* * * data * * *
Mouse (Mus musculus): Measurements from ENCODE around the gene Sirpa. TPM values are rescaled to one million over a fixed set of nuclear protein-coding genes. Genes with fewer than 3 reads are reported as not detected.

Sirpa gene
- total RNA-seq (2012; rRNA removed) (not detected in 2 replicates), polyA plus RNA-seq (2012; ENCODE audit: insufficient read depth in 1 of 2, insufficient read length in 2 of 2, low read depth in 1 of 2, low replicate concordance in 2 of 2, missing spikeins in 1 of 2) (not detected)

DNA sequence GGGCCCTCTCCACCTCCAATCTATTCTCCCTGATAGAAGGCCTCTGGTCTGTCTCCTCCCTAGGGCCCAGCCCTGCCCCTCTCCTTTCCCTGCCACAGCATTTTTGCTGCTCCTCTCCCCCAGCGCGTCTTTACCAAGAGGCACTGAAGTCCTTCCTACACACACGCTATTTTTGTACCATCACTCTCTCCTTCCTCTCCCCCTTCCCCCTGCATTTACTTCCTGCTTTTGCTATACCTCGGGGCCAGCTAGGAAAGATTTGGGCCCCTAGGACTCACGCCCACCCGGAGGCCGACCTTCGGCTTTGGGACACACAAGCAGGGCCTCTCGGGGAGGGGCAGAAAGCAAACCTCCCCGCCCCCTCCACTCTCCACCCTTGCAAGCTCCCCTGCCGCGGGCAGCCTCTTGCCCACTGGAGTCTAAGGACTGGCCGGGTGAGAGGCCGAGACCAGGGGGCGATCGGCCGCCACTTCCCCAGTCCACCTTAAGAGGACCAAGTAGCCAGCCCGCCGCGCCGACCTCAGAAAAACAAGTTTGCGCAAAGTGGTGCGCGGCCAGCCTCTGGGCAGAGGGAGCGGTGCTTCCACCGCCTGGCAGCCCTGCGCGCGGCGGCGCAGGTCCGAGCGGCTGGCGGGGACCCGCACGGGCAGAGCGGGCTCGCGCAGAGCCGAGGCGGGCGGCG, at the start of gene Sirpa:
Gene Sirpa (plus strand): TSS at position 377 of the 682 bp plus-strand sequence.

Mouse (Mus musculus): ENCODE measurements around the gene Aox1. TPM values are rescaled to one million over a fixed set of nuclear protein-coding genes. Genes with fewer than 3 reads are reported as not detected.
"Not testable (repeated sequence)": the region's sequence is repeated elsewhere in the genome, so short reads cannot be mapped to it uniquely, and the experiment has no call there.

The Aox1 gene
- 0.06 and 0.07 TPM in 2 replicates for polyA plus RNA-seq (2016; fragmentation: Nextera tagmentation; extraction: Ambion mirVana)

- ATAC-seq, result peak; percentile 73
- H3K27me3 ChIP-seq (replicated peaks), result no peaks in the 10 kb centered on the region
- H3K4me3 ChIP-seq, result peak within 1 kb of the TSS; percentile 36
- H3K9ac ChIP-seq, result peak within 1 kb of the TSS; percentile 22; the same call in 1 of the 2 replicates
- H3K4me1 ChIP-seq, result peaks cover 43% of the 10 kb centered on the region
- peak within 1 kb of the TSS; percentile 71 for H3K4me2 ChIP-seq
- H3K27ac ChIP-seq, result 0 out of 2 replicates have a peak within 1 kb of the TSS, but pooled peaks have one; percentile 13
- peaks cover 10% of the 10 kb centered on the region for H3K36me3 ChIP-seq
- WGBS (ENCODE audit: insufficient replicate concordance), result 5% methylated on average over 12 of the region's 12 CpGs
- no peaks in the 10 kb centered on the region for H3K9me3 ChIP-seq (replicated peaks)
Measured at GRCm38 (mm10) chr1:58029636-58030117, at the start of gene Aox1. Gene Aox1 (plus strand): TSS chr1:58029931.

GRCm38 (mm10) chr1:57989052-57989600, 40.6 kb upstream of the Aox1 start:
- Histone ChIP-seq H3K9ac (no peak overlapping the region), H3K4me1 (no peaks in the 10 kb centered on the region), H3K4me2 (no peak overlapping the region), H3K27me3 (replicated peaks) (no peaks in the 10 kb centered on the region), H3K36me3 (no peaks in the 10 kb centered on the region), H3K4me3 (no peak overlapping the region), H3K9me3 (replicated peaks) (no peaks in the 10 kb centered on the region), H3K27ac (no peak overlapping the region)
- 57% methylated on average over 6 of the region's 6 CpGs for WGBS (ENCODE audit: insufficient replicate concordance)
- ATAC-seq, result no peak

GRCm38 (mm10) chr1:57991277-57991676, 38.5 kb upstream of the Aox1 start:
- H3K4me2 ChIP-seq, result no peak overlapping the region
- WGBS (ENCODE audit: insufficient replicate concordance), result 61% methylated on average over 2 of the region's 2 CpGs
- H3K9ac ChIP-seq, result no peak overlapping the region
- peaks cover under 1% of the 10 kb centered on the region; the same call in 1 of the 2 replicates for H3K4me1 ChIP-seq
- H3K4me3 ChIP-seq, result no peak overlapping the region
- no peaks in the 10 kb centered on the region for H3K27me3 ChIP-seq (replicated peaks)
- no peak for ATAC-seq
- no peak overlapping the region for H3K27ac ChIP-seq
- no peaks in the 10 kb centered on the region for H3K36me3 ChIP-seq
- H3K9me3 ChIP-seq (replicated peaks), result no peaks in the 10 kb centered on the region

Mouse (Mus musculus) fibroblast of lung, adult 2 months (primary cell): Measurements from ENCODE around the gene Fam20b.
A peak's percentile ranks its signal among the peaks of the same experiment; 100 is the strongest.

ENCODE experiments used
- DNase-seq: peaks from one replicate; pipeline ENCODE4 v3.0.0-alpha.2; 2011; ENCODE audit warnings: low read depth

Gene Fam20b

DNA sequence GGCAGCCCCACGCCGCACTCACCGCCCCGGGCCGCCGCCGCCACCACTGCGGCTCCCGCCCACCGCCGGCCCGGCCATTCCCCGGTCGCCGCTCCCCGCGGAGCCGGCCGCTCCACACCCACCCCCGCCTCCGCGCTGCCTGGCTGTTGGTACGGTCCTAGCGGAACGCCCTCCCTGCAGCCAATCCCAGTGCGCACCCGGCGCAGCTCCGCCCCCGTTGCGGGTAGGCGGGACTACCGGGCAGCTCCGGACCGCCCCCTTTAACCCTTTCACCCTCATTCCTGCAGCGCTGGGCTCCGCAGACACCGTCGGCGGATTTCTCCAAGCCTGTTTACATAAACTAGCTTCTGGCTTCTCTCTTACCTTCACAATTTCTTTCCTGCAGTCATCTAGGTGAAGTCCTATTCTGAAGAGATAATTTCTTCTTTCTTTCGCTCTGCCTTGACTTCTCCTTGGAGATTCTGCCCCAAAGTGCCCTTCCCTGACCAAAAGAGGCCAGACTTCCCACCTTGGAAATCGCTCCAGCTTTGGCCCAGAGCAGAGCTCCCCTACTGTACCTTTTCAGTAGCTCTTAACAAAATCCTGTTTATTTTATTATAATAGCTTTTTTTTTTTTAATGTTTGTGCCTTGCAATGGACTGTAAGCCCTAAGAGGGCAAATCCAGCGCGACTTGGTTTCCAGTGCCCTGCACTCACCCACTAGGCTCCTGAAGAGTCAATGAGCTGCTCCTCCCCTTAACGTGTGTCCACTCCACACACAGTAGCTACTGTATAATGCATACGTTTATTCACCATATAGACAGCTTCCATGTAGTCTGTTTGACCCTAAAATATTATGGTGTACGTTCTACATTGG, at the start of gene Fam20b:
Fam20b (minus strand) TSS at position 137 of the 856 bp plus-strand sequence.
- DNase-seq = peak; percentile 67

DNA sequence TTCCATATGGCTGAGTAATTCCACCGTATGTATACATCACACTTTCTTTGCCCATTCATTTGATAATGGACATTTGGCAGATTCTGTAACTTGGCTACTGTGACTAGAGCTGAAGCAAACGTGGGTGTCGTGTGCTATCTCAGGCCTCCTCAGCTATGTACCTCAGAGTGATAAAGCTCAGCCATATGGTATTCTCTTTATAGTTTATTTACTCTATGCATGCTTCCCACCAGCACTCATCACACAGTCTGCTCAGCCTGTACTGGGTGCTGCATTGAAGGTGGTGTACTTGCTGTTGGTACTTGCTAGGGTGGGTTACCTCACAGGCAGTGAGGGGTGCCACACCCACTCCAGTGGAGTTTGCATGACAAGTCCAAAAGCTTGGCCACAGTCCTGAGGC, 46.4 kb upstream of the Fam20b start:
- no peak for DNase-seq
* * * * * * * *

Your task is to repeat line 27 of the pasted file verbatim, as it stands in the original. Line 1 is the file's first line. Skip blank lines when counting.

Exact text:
- WGBS (ENCODE audit: insufficient replicate concordance), result 61% methylated on average over 2 of the region's 2 CpGs